A doctor guides small robotic arms through several tiny keyhole incisions. This allows for greater range of movement than a doctor's hand.
Reasons for Procedure
Robot-assisted surgery is considered for procedures that:
- Require precision
- Do not require open access, especially laparoscopic procedures
Performing surgery in this way may result in:
- Less scarring
- Reduced recovery times
- Less risk of infection
- Less blood loss
- Reduced trauma to the body
- Shorter hospital stay
- Faster recovery
Many types of surgery, including pediatric surgery, can now be done with the assistance of a robot, including:
- Adrenalectomy (removal of adrenal gland)
- Cholecystectomy (removal of the gallbladder)
- Gastric bypass (procedure to treat obesity and reduce the size of the stomach)
- Heller myotomy (procedure on the lower esophageal sphincter)
- Nissen fundoplication (treatment for severe heartburn)
- Radical prostatectomy (removal of the prostate)
- Colorectal surgery (surgery of the colon)
- Appendectomy (removal of the appendix)
- Nephrectomy (removal of the kidney)
- Hernia repair
Complications are rare, but no procedure is completely free of risk. If you are planning to have robot-assisted surgery, your doctor will review a list of possible complications, which may include:
- Damage to neighboring organs or structures
- Anesthesia-related problems
- The need to switch to traditional surgical methods (eg, traditional laparoscopic or open surgery)
Some factors that may increase the risk of complications include:
What to Expect
Prior to Procedure
Depending on the reason for your surgery, your doctor may do the following:
- Physical exam
- Blood tests
- Electrocardiogram (ECG, EKG) —a test that records the electrical currents passing through the heart muscle
- Chest x-ray
- Ultrasound —a test that uses sound waves to visualize the inside of the body
- CT scan —a type of x-ray that uses a computer to create images of the inside of the body
- MRI scan —a test that uses magnetic fields and radiowaves to create images of the inside of the body
Leading up to the surgery:
Talk to your doctor about your medicines. You may be asked to stop taking some medicines up to one week before the procedure, like:
- Anti-inflammatory drugs (eg, aspirin )
- Blood thinners, such as clopidogrel (Plavix) or warfarin (Coumadin)
- Take antibiotics if instructed.
- Follow a special diet if instructed.
- Shower the night before using antibacterial soap if instructed.
- Arrange for someone to drive you home from the hospital. Also, have someone to help you at home.
- Eat a light meal the night before. Do not eat or drink anything after midnight.
Depending on the type of procedure that you have, you may be given:
- General anesthesia —blocks pain and keeps you asleep through the surgery.
- Local anesthesia—just the area that is being operated on is numbed; given as an injection and may also be given with a sedative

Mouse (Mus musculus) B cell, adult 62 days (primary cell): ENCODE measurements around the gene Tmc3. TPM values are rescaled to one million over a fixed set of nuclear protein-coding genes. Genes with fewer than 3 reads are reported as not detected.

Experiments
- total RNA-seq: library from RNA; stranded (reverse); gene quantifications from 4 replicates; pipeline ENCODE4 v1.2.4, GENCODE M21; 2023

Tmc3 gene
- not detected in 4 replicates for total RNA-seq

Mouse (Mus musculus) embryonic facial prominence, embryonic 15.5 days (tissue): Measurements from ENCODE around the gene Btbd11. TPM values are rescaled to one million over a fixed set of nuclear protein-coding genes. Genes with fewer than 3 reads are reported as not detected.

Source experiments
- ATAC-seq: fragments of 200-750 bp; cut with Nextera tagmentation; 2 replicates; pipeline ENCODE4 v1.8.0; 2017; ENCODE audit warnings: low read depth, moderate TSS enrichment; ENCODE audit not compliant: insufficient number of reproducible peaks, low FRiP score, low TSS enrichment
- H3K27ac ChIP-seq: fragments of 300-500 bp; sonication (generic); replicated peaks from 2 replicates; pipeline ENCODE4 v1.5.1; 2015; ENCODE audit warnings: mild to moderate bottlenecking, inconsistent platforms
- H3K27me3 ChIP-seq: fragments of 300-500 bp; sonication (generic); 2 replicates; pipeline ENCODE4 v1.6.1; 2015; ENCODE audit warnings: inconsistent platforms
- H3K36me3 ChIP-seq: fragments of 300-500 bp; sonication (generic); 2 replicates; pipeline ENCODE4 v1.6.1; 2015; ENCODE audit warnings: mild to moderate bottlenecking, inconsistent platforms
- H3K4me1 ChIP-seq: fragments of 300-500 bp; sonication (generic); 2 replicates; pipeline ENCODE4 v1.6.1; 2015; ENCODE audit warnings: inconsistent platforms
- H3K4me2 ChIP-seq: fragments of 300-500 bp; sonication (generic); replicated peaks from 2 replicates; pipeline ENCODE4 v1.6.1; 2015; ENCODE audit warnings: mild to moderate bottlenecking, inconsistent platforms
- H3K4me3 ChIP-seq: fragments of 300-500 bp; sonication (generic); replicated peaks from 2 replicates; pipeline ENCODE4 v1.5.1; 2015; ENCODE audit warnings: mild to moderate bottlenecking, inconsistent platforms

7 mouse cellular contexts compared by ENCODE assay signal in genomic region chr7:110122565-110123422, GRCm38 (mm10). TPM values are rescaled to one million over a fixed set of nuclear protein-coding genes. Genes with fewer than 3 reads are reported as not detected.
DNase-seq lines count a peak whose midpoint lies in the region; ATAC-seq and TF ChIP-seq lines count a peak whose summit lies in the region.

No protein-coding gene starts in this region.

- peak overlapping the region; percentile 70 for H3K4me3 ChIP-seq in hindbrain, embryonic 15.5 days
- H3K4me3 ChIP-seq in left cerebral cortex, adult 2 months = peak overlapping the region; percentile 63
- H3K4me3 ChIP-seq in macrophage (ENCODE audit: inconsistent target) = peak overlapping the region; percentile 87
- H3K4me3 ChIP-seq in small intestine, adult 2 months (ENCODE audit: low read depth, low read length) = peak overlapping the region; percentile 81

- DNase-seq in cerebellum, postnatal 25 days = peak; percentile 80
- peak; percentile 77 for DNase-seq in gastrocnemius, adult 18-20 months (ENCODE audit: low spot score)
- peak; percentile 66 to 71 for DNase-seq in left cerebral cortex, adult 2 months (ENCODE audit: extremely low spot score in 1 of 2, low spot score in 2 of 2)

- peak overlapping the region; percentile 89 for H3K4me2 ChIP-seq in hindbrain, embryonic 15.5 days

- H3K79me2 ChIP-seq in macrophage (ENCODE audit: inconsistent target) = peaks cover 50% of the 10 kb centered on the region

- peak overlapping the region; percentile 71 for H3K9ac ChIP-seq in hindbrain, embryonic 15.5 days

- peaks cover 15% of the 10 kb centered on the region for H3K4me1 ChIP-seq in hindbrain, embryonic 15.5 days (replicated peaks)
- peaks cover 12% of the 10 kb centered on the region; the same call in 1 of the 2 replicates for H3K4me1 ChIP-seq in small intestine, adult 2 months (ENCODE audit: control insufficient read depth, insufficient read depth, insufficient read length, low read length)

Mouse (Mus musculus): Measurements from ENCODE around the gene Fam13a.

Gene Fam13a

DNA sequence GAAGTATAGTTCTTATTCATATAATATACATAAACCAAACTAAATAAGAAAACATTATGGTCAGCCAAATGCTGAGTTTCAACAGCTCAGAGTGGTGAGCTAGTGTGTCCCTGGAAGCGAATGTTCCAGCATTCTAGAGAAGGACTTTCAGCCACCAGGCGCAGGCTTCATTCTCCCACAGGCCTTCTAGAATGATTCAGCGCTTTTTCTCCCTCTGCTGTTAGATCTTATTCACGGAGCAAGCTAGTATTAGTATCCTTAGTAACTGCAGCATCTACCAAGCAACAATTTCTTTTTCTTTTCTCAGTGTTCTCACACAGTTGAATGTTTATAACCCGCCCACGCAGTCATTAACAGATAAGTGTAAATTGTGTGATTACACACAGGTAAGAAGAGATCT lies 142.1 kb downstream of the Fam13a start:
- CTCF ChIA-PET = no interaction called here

Description of the Procedure
The doctor will cut several small keyhole openings in the skin near where the surgery will take place. In most cases, a needle will be used to inject carbon dioxide gas into the surgical area. This gas will make it easier for the doctor to see internal structures. Next, the doctor will pass a small camera, called an endoscope, through one of the incisions. The camera will light, magnify, and project an image of the organs onto a video screen. Then robotic arms holding instruments for grasping, cutting, dissecting, and suturing will be inserted through the holes.
While sitting at a console near the operating table, the doctor will look through lenses at a magnified 3D image of the inside of the body. Another doctor will stay by the table to adjust the camera and tools. With joystick-like controls and foot pedals, the doctor will guide the robotic arms and tools. Lastly, the tools will be removed, and stitches or staples will be used to close the area.
How Long Will It Take?
Usually 1-2 hours or less
How Much Will It Hurt?
You will have pain and discomfort during recovery. Your doctor will give you pain medicine. You may also feel bloated or have pain in your shoulder from the gas used during the procedure. This can last up to three days.
Average Hospital Stay
This procedure is done in a hospital setting. The usual length of stay is a few days. Your doctor may choose to keep you longer if you have any problems.
While you are recovering at the hospital, you will:
- Be encouraged to walk (with help) soon after surgery
- Receive guidelines on what you should eat and what activities you can do—Depending on your procedure, you should be able to go back to your normal activities in a few weeks.
After you return home, be sure to follow your doctor's instructions. Ask your doctor about when it is safe to shower, bathe, or soak in water.
Call Your Doctor
After you leave the hospital, contact your doctor if any of the following occurs:
- Signs of infection, including fever and chills
- Redness, swelling, increasing pain, excessive bleeding, or discharge from an incision site
- Cough , shortness of breath, chest pain, or severe nausea or vomiting
- Pain, burning, urgency, frequency of urination, or persistent bleeding in the urine
- Pain and/or swelling in your feet, calves, or legs, or sudden shortness of breath or chest pain
- Constipation or diarrhea
- Other worrisome symptoms
- Reviewer: Marcin Chwistek, MD
- Review Date: 11/2012 -
- Update Date: 11/30/2012 -